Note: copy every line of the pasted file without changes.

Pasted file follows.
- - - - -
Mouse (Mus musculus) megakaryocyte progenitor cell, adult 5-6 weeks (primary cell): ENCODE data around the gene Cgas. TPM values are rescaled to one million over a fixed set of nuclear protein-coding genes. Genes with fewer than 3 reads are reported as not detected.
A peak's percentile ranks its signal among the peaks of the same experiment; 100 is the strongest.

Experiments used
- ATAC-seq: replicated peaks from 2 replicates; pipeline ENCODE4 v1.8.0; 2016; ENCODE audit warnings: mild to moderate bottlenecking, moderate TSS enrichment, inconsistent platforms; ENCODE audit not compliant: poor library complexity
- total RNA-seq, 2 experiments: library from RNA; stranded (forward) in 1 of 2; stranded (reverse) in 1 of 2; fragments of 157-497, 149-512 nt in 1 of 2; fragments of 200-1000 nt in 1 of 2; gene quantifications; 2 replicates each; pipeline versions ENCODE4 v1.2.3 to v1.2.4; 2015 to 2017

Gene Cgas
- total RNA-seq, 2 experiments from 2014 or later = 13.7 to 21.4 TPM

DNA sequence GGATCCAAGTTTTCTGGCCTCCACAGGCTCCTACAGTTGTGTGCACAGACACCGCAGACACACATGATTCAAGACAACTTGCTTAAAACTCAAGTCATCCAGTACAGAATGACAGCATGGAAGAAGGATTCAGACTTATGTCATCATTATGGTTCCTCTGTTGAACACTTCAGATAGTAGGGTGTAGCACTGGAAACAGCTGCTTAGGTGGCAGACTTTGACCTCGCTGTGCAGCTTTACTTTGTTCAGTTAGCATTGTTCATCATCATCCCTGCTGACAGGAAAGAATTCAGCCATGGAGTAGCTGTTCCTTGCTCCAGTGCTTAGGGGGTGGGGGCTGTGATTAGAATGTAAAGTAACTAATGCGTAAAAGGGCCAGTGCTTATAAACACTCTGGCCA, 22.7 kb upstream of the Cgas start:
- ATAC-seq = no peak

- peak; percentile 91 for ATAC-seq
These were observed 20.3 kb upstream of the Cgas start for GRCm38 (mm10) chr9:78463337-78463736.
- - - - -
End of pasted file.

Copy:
Mouse (Mus musculus) megakaryocyte progenitor cell, adult 5-6 weeks (primary cell): ENCODE data around the gene Cgas. TPM values are rescaled to one million over a fixed set of nuclear protein-coding genes. Genes with fewer than 3 reads are reported as not detected.
A peak's percentile ranks its signal among the peaks of the same experiment; 100 is the strongest.

Experiments used
- ATAC-seq: replicated peaks from 2 replicates; pipeline ENCODE4 v1.8.0; 2016; ENCODE audit warnings: mild to moderate bottlenecking, moderate TSS enrichment, inconsistent platforms; ENCODE audit not compliant: poor library complexity
- total RNA-seq, 2 experiments: library from RNA; stranded (forward) in 1 of 2; stranded (reverse) in 1 of 2; fragments of 157-497, 149-512 nt in 1 of 2; fragments of 200-1000 nt in 1 of 2; gene quantifications; 2 replicates each; pipeline versions ENCODE4 v1.2.3 to v1.2.4; 2015 to 2017

Gene Cgas
- total RNA-seq, 2 experiments from 2014 or later = 13.7 to 21.4 TPM

DNA sequence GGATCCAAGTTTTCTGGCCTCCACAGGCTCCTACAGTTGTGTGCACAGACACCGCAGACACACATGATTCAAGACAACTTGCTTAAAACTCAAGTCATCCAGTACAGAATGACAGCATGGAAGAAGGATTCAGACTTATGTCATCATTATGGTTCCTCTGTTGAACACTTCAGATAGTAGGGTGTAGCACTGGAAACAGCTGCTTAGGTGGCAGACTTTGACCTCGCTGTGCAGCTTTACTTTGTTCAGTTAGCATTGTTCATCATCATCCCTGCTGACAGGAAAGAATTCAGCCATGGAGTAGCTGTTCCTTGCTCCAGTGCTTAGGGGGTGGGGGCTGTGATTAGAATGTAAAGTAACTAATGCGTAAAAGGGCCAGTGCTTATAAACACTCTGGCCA, 22.7 kb upstream of the Cgas start:
- ATAC-seq = no peak

- peak; percentile 91 for ATAC-seq
These were observed 20.3 kb upstream of the Cgas start for GRCm38 (mm10) chr9:78463337-78463736.